This essay was written by a medical school applicant.
The plane lifts off the runway and I can already sense the anxiety of the student next to me as his eyes dart erratically out the window. I place a hand on his just as a “Yeehaaa!” erupts from the experienced jumpers behind me. The student looks at me with a forced smile, trying to relax and join in on the fun. By the time we reach 3,000 feet, he is clutching his knees to his chest. I hold his shoulders and make eye contact with him, breathing in and out deeply and audibly and gesturing for him to do the same. I smile at him and he smiles back, his face calmer.
I methodically check his gear and then face all the jumpers. “Door!” I yell, and open the side of the aircraft, letting the wind rush in. My student looks terrified as his eyes probe into the vast sky. I lean in close and shout, “Are you ready to skydive?” He shakes his head side to side and says, “You guys are crazy.” The veteran skydivers onboard laugh at this. I get in close again and say, “We’re moving as fast as a car on the highway. Just stick your hand out and feel.” I put my arm out the open door to show him it’s safe. He copies me and smiles tenderly, and so I take the nervous first-timer by the hand and inch him over to the edge. He is perhaps the twentieth student I have had to talk out the door in the 630 jumps I’ve performed as an instructor. “Go!” I finally shout. He squeezes his eyes shut, releases his hold on the plane, and shrieks wildly as he leaps into the abyss . . .
My role as a skydiving instructor, which I’ve assumed part-time for a decade, has required the very skills and approach that I will need to call upon as I pursue a professional path in medicine. With skydiving, safety is the top priority. Nothing else can proceed without strict adherence to this principle. Similarly, one of the primary codes of modern medicine claims, “First, do no harm.” Once safety is ensured, it is the goal of a professional to truly listen. Skydivers have questions, concerns, fears, expectations, and hopes; it is my job to encourage them to express each. Then it is my task to communicate effectively and compassionately the steps of the procedure. My experience as a medical patient has demonstrated the difference between a doctor who genuinely pays attention to me and fully explains the complexity of a situation and a doctor who simply is going through the motions. All of this interaction necessitates a mastery of the technical knowledge, whether that entails knowing how to pack a parachute or understanding the anatomy and physiology of the human body. With these combined skills, I have helped many people who were seeking something—a thrill, a revitalization—just as I hope to one day provide for those who will come to me in medical need.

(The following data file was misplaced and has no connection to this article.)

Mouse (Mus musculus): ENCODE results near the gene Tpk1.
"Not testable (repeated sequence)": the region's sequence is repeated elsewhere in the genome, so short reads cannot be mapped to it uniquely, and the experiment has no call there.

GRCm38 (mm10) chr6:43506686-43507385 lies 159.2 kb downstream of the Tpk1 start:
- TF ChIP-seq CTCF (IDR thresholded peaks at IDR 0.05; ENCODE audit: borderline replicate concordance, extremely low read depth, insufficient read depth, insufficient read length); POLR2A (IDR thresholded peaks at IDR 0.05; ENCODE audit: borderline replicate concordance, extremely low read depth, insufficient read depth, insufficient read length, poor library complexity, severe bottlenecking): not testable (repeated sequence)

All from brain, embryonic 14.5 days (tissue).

My degree in psychology has enhanced my natural abilities to listen to others and empathize with their emotional states. My exposure to various cultures originally allowed me to develop these qualities. I was raised in ethnically rich New York City by my Native American/African American caretaker, who often took me to the reservation she grew up on, helping me cultivate a knack for listening through their folklore. She also instilled in me a sense of taking care of others, a responsibility I took on while visiting the younger children on the reservation. This multicultural background was vital to my decision to live in Kenya for three months during the summer of 1992, building schools for an agricultural village. I subsequently studied African dance and took Swahili in college as a result of my time in Kenya. Through these experiences I refined my ability to relate to different people with different perspectives.
My Native American roots also exposed me to dance through pow-wows. I went on to study dance for many years, minoring in performance and choreography in college. This provided me with my first insights to the nature of the movement, structure, and function of the body’s various parts. Devouring books on anatomical alignment and structural physiology became a hobby of mine, which led to my interests in the mind/body interconnections inherent in dance/movement therapy.
Dance was just the beginning of my passion for sport. My childhood was one big experiment with my physical limits and although I have outgrown my risk-taking, I still harbor a love for physical activity. I have taught swimming, horseback riding, dance, gymnastics, snowboarding, and skydiving. Having been a lifeguard who has had to save swimmers with CPR, a skydiving professional who has seen broken bones and the ensuing healing process, and a lifelong proponent of helping individuals and communities, it is clear that I am made for the healing arts. My fascination with the resilience and fragility of the human body, in conjunction with my innate caretaker role, has naturally culminated in my pursuit of sports medicine, specifically physiatry and orthopedic surgery.
… When I land shortly after the newbie skydiving student, he runs over and throws his arms around me. “Thank you! Thank you!” he keeps gasping in between his panting breaths. “That was amazing! I never would’ve done it without you.” The smile on his face is beyond words.
This is why I’ve done what I’ve done, and why I’m doing what I’m doing now.